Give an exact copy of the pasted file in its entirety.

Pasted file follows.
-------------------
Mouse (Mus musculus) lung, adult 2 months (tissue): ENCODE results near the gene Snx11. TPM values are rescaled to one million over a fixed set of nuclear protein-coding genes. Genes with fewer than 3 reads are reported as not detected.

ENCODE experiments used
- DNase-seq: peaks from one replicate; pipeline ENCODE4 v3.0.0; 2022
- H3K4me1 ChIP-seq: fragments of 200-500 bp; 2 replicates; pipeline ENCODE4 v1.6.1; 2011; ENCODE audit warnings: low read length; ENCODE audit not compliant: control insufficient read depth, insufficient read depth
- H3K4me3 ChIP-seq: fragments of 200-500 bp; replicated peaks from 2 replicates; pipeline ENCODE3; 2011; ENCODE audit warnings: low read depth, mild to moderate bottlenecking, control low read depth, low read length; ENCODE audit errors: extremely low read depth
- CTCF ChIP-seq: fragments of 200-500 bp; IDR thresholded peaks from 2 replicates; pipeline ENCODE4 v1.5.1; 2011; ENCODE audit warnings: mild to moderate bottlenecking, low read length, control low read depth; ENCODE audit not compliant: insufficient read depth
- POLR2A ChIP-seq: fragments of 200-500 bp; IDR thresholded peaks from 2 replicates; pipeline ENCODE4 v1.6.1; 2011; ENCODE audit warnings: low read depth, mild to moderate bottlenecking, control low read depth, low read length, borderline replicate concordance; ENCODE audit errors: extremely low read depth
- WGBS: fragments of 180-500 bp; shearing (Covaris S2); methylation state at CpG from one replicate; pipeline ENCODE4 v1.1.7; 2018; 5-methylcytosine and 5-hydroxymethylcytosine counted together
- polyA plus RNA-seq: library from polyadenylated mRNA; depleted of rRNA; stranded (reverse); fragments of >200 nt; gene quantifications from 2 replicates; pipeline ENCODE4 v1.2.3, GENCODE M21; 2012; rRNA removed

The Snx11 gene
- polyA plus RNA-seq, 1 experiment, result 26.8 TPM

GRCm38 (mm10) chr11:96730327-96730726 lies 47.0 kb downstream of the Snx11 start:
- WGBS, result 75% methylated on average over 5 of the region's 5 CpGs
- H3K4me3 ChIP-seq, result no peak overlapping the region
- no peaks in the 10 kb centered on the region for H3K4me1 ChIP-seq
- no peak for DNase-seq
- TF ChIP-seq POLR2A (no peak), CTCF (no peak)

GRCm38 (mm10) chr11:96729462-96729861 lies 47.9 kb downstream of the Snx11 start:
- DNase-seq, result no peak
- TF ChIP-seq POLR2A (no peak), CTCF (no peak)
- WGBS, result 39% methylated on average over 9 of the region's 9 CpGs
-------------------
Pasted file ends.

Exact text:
Mouse (Mus musculus) lung, adult 2 months (tissue): ENCODE results near the gene Snx11. TPM values are rescaled to one million over a fixed set of nuclear protein-coding genes. Genes with fewer than 3 reads are reported as not detected.

ENCODE experiments used
- DNase-seq: peaks from one replicate; pipeline ENCODE4 v3.0.0; 2022
- H3K4me1 ChIP-seq: fragments of 200-500 bp; 2 replicates; pipeline ENCODE4 v1.6.1; 2011; ENCODE audit warnings: low read length; ENCODE audit not compliant: control insufficient read depth, insufficient read depth
- H3K4me3 ChIP-seq: fragments of 200-500 bp; replicated peaks from 2 replicates; pipeline ENCODE3; 2011; ENCODE audit warnings: low read depth, mild to moderate bottlenecking, control low read depth, low read length; ENCODE audit errors: extremely low read depth
- CTCF ChIP-seq: fragments of 200-500 bp; IDR thresholded peaks from 2 replicates; pipeline ENCODE4 v1.5.1; 2011; ENCODE audit warnings: mild to moderate bottlenecking, low read length, control low read depth; ENCODE audit not compliant: insufficient read depth
- POLR2A ChIP-seq: fragments of 200-500 bp; IDR thresholded peaks from 2 replicates; pipeline ENCODE4 v1.6.1; 2011; ENCODE audit warnings: low read depth, mild to moderate bottlenecking, control low read depth, low read length, borderline replicate concordance; ENCODE audit errors: extremely low read depth
- WGBS: fragments of 180-500 bp; shearing (Covaris S2); methylation state at CpG from one replicate; pipeline ENCODE4 v1.1.7; 2018; 5-methylcytosine and 5-hydroxymethylcytosine counted together
- polyA plus RNA-seq: library from polyadenylated mRNA; depleted of rRNA; stranded (reverse); fragments of >200 nt; gene quantifications from 2 replicates; pipeline ENCODE4 v1.2.3, GENCODE M21; 2012; rRNA removed

The Snx11 gene
- polyA plus RNA-seq, 1 experiment, result 26.8 TPM

GRCm38 (mm10) chr11:96730327-96730726 lies 47.0 kb downstream of the Snx11 start:
- WGBS, result 75% methylated on average over 5 of the region's 5 CpGs
- H3K4me3 ChIP-seq, result no peak overlapping the region
- no peaks in the 10 kb centered on the region for H3K4me1 ChIP-seq
- no peak for DNase-seq
- TF ChIP-seq POLR2A (no peak), CTCF (no peak)

GRCm38 (mm10) chr11:96729462-96729861 lies 47.9 kb downstream of the Snx11 start:
- DNase-seq, result no peak
- TF ChIP-seq POLR2A (no peak), CTCF (no peak)
- WGBS, result 39% methylated on average over 9 of the region's 9 CpGs